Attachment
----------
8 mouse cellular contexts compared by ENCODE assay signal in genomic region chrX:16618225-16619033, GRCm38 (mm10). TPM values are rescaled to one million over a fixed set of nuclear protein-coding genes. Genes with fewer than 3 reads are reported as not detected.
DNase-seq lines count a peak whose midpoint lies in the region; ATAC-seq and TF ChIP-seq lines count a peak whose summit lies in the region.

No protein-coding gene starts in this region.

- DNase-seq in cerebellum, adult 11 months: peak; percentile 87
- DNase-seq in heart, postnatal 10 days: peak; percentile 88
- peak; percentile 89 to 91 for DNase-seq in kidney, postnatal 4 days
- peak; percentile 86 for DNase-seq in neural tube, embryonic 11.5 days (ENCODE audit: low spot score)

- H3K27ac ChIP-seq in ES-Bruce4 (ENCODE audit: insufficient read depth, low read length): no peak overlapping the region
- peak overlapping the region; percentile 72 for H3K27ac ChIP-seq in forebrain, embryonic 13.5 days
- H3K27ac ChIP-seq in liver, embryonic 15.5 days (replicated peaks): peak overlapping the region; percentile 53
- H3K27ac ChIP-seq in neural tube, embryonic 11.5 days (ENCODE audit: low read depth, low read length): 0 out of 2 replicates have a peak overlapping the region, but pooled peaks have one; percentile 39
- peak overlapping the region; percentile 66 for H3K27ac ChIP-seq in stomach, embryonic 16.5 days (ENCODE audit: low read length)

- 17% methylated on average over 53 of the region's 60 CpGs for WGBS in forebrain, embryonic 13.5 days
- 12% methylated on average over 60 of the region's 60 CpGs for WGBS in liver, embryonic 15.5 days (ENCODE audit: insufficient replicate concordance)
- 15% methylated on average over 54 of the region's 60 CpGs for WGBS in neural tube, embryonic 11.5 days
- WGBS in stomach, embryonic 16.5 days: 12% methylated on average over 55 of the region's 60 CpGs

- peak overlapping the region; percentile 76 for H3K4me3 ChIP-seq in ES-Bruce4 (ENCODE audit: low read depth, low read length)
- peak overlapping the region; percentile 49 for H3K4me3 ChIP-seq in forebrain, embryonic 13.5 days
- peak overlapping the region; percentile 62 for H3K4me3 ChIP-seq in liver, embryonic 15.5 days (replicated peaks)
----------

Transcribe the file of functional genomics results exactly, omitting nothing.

8 mouse cellular contexts compared by ENCODE assay signal in genomic region chrX:16618225-16619033, GRCm38 (mm10). TPM values are rescaled to one million over a fixed set of nuclear protein-coding genes. Genes with fewer than 3 reads are reported as not detected.
DNase-seq lines count a peak whose midpoint lies in the region; ATAC-seq and TF ChIP-seq lines count a peak whose summit lies in the region.

No protein-coding gene starts in this region.

- DNase-seq in cerebellum, adult 11 months: peak; percentile 87
- DNase-seq in heart, postnatal 10 days: peak; percentile 88
- peak; percentile 89 to 91 for DNase-seq in kidney, postnatal 4 days
- peak; percentile 86 for DNase-seq in neural tube, embryonic 11.5 days (ENCODE audit: low spot score)

- H3K27ac ChIP-seq in ES-Bruce4 (ENCODE audit: insufficient read depth, low read length): no peak overlapping the region
- peak overlapping the region; percentile 72 for H3K27ac ChIP-seq in forebrain, embryonic 13.5 days
- H3K27ac ChIP-seq in liver, embryonic 15.5 days (replicated peaks): peak overlapping the region; percentile 53
- H3K27ac ChIP-seq in neural tube, embryonic 11.5 days (ENCODE audit: low read depth, low read length): 0 out of 2 replicates have a peak overlapping the region, but pooled peaks have one; percentile 39
- peak overlapping the region; percentile 66 for H3K27ac ChIP-seq in stomach, embryonic 16.5 days (ENCODE audit: low read length)

- 17% methylated on average over 53 of the region's 60 CpGs for WGBS in forebrain, embryonic 13.5 days
- 12% methylated on average over 60 of the region's 60 CpGs for WGBS in liver, embryonic 15.5 days (ENCODE audit: insufficient replicate concordance)
- 15% methylated on average over 54 of the region's 60 CpGs for WGBS in neural tube, embryonic 11.5 days
- WGBS in stomach, embryonic 16.5 days: 12% methylated on average over 55 of the region's 60 CpGs

- peak overlapping the region; percentile 76 for H3K4me3 ChIP-seq in ES-Bruce4 (ENCODE audit: low read depth, low read length)
- peak overlapping the region; percentile 49 for H3K4me3 ChIP-seq in forebrain, embryonic 13.5 days
- peak overlapping the region; percentile 62 for H3K4me3 ChIP-seq in liver, embryonic 15.5 days (replicated peaks)